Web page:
WASHINGTON — US Ambassador to the UN Linda Thomas-Greenfield and 83 Democratic lawmakers from both houses of Congress expressed alarm on Thursday over Israeli plans to evict roughly 1,300 Palestinians from the South Hebron Hills in the West Bank in order to make way for a military training zone.
Thomas-Greenfield raised the issue in her remarks during the monthly Security Council session on the Israeli-Palestinian conflict, while 20 senators and 63 representatives penned a letter to US Secretary of State Antony Blinken urging him to intervene as US President Joe Biden prepares to visit Israel and the West Bank next month.
The decisions to weigh in came three weeks after Israel’s High Court of Justice ruled that Israel could move forward with the evictions in an area known as Masafer Yatta where at least eight Bedouin hamlets are located.
Justice David Mintz wrote in his ruling that the Palestinian petitioners had not successfully proved they had lived in the villages as permanent residents before the army declared the area a training zone in the early 1980s.
The Palestinians have maintained that their presence in the villages goes back decades. The Israeli army, by contrast, argued that they had occasionally entered the area during seasonal migration — meaning they had no rights to the land.
“It is important to refrain from unilateral actions that exacerbate tensions and jeopardize a negotiated two-state solution. This includes the situation in Masafer Yatta and other evictions, which we continue to monitor closely and voice our concerns about,” Thomas-Greenfield told the Security Council, becoming the first Biden official to specifically weigh in on the slated South Hebron Hills evictions.
The UN’s Special Envoy for the Middle East Peace Process Tor Wennesland also brought up Masafer Yatta at the Security Council session, saying “I am deeply concerned by the potential implications of the High Court’s ruling and the humanitarian toll on the communities in question if evictions orders are carried out.”
In their letter to Blinken, led by Sen. Jeff Merkley and Rep. Melanie Stansbury, the Democratic lawmakers wrote that “such evictions undermine our shared democratic values, imperil Israel’s security, and disregard Palestinian human and civil rights.”
“We respectfully request that you immediately engage with the Israeli government to prevent these evictions and further military training exercises in the area,” the lawmakers added, saying Israel should approve master plans for the villages in Masafer Yatta so that the residents can maintain their homes. “With President Biden visiting Israel in late June, it is critical that the Administration respond quickly to ensure that this momentous trip can deliver concrete steps toward peace.”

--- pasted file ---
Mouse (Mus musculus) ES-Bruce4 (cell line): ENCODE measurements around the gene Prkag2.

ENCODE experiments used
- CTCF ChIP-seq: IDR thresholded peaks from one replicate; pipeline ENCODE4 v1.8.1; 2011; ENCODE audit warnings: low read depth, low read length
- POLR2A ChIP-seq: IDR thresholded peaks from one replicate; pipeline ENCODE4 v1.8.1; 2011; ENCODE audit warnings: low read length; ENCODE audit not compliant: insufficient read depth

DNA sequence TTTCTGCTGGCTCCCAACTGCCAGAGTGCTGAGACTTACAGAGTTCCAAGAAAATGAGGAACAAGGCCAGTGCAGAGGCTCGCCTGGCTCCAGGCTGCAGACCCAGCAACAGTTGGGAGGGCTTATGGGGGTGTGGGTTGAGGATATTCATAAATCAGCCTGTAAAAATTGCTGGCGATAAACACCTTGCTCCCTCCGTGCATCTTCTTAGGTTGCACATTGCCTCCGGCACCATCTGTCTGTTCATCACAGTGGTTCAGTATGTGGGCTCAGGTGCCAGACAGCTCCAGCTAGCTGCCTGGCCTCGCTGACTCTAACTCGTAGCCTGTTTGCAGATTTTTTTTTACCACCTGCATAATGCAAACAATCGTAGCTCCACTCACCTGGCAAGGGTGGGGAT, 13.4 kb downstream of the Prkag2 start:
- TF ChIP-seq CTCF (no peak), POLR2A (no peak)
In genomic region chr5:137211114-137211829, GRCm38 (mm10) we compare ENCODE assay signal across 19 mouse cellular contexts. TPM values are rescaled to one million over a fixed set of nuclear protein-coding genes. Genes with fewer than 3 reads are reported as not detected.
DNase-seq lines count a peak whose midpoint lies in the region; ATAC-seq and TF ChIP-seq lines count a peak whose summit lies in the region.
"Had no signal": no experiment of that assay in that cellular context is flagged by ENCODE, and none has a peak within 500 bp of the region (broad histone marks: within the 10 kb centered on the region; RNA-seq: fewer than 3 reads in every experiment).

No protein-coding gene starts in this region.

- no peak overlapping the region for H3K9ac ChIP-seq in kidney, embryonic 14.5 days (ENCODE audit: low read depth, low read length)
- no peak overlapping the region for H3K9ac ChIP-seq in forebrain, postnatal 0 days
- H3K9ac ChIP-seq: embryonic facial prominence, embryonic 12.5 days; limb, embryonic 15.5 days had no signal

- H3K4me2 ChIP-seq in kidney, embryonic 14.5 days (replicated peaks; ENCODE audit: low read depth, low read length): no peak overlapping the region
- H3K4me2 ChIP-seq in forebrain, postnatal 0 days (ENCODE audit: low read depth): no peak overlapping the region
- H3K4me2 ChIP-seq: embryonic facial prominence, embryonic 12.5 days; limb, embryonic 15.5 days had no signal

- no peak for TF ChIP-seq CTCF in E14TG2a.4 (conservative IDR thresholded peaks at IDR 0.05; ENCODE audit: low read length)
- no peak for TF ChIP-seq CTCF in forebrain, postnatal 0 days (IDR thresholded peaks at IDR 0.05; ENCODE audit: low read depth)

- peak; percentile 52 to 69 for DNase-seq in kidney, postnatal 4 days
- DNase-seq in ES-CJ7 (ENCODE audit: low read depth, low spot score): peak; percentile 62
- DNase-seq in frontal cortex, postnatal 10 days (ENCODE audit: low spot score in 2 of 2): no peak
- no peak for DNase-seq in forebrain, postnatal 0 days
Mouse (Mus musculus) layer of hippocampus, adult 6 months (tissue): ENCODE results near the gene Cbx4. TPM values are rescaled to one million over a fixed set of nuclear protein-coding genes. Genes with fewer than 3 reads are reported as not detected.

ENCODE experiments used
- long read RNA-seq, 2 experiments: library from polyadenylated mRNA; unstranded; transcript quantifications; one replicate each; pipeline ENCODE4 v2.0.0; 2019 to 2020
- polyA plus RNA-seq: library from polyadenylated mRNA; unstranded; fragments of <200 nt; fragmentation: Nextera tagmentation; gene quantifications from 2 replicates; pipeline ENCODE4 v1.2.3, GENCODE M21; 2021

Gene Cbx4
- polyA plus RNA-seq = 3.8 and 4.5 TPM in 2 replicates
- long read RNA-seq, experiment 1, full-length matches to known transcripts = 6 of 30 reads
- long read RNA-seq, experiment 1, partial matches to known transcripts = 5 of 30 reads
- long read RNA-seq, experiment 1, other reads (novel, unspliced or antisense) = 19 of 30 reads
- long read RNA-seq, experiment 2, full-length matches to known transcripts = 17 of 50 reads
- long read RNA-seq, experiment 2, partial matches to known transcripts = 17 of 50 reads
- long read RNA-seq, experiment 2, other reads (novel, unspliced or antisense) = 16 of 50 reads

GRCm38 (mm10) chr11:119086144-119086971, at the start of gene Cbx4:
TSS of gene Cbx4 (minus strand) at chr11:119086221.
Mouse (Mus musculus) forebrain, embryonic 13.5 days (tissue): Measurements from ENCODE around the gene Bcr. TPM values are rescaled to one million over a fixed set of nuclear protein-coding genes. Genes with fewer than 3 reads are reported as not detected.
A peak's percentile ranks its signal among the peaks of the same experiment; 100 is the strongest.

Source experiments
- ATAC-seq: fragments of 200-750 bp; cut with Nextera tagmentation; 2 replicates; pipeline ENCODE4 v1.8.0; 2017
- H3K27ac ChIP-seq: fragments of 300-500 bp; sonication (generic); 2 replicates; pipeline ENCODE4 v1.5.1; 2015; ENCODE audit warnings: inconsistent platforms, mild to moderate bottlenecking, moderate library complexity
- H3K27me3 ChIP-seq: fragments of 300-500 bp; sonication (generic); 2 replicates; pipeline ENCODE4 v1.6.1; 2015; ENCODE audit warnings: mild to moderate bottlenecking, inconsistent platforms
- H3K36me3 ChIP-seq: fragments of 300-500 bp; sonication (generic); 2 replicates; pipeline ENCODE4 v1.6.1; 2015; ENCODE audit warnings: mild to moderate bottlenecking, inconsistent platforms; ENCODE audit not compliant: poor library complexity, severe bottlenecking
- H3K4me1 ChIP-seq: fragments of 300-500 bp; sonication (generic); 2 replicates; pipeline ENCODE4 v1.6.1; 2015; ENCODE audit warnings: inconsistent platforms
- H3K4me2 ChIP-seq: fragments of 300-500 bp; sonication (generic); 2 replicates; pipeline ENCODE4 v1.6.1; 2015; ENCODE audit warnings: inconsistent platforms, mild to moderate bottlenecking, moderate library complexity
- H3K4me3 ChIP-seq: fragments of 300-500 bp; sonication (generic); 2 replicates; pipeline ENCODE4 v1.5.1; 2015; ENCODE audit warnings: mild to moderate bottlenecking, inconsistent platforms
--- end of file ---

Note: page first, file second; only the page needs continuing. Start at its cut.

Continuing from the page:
The letter was signed by dozens of progressive Democrats but also received support from lawmakers who rarely criticize Israeli actions in the West Bank including Sens. Amy Klobuchar, Dick Durbin and Rep. Jake Auchincloss.
The European Union has also condemned the ruling, saying that “settlement expansion, demolitions, and evictions are illegal under international law.”
For more than two decades, the Israeli military, Palestinians, and rights groups have wrangled over the legality of expelling the Palestinians living within the firing zone, known as Zone 918.
Palestinians in Zone 918 have lived precarious lives in the meantime. With almost all construction illegal, Israeli authorities regularly tore up houses, electrical cables, and pipes intended to bring water to the hilltop villages
The Israeli military proposed a compromise in which Masafer Yatta residents would be allowed to return to cultivate the land and herd livestock on weekends and Jewish holidays when the army is not conducting drills, but this proposal was rejected by the Palestinians.
Justice Mintz also dismissed the Palestinians’ argument that mass eviction would violate a widely held prohibition against population transfer in international law. Mintz ruled the ban sought to prevent atrocities such as genocide and thus had “nothing, absolutely nothing, to do with the issue before us.” Mintz is a resident of the central West Bank settlement of Dolev.
The Israeli army argues the firing zone is essential for military training due to its “distinctive geographic features.” In February 2021, Israeli tanks rolled through several of the villages as part of a military exercise.
But archival documents from the early years of Israeli rule in the West Bank suggest that the motivation for declaring local firing zones may have been political rather than technical. In a 1981 meeting of the government’s Settlement Committee, future prime minister Ariel Sharon said firing zones in the South Hebron Hills were necessary to ensure the area remained in Israeli hands.